Italy: Study finds 72.2% of dead honey bees samples tested, contained a pesticide

Study: Spring mortality in honey bees in northeastern Italy: detection of pesticides and viruses in dead honey bees and other matrices

Marianna Martinello, Chiara Baratto, Chiara Manzinello, Elena Piva, Alice Borin, Marica Toson, Anna Granato, Maria Beatrice Boniotti, Albino Gallina & Franco Mutinelli (2017); published in Journal of Apicultural Research; Volume 56, 2017 - Issue 3; April 2017.

Main points from the abstract:

  • In spring there is often a rise in honey bee mortality incidents (i.e honey bee deaths).

  • Study aim:

    to investigate the potential correlation, in the reported incidents, between exposure to pesticide treatments and virus infections.

  • Region: northeastern Italy during spring 2014

  • 150 active ingredients and three honey bee viruses in dead honey bees and other matrices were monitored.

When the dead honey bees were analysed, what were the findings?

  • At least one active pesticide ingredient was found in 72.2% of the 79 dead honey bee samples, with the most abundant (59.4%) being insecticides.
  • The insecticides mainly belonged to the class of neonicotinoids (41.8%), followed by fungicides (40.6%). Imidacloprid (neonicotinoid), chlorpyrifos, tau-fluvalinate, and cyprodinil were the most frequently detected active ingredients.
  • DiseasesMultiple virus infections were monitored, revealing a high prevalence of chronic bee paralysis virus (CBPV) and deformed wing virus (DWV), detected in all samples except one. 71 and 37% of the CBPV- and DWV positive samples, respectively, showed a high number of viral copies per bee (>107).
  • This work emphasizes the possible relationship between spring mortality in honey bees and pesticide treatments.
  • Honey bee viruses could synergistically exacerbate the negative impact of pesticides on honey bee health, endangering the survival of colonies.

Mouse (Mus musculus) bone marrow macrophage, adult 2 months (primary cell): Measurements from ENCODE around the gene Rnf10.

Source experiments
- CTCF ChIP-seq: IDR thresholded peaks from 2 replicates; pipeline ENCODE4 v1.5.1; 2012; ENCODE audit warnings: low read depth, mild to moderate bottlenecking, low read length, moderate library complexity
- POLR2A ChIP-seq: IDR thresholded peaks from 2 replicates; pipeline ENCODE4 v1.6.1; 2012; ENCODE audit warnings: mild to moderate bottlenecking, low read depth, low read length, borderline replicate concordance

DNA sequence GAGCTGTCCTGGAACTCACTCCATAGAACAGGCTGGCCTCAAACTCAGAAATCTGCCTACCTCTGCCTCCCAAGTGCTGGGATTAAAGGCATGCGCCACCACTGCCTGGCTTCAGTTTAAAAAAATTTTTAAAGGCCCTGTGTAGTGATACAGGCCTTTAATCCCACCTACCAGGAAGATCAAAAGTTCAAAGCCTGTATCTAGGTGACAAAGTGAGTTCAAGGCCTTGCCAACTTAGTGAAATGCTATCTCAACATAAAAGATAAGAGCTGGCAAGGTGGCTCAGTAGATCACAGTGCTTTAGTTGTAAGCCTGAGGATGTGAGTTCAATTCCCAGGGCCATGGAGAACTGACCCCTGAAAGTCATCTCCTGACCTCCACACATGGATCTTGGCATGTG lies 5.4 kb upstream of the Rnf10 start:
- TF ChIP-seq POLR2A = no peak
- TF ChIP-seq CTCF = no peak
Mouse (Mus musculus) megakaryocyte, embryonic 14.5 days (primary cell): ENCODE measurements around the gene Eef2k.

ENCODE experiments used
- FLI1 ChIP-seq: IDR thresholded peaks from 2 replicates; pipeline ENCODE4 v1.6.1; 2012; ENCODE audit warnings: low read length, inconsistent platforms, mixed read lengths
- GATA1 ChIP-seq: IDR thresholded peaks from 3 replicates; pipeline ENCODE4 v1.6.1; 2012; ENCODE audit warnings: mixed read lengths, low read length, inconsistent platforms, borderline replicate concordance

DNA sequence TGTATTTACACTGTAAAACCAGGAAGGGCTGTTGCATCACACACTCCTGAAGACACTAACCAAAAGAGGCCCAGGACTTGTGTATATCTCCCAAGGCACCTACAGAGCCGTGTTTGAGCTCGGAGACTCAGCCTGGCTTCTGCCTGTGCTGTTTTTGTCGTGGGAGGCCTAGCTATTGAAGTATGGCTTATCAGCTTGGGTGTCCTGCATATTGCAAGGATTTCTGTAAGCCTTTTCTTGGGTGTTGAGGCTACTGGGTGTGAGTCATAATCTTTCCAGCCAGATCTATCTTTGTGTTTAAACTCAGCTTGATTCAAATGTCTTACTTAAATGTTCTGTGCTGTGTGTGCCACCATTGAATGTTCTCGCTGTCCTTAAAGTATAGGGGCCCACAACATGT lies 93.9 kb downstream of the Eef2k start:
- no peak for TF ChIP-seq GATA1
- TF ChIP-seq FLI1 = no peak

To see the study, copy and paste this link into your browser:


A link between neonicotinoids and diseases, which would  ultimately cause colony death, would hardly be surprising. 

Bayer CropScience refer to this function of their neonicotinoid (imidacloprid) Termite treatment - i.e. to cause demise of the termite colony through disease.  They state that after 3 months, a termite colony will be eliminated.  Termite colonies, like bees, are social insects, and the colony itself can be referred to as a super-organism.

Here is the quote from the Premise 200SC leaflet:

The leaflet reads:

    “The termites are susceptible to diseases or fungi found in soil. A principle part of their defence mechanism is their grooming habits, which allows the termites to get rid of the fungal spores before these spores germinate and cause disease or death. Premise 200SC interferes with this natural process by lowering defence to nature’s own weaponry.”

    "What is Premise 200SC plus Nature?

    Low doses of imidacloprid such as the edge of the Treated Zone, disoriented the termites and caused them to cease their natural grooming behaviour. Grooming is important for termites to protect them against pathogenic soil fungi. When termites stop grooming, the naturally occurring fungi in the soil attack and kill the termites. Imidacloprid makes fungi 10,000 times more dangerous to termites. Nature assists imidacloprid in giving unsurpassed control. This control is called Premise 200SC plus Nature."

This subject is explored in greater depth in: how do neonicotinoids work to kill insects?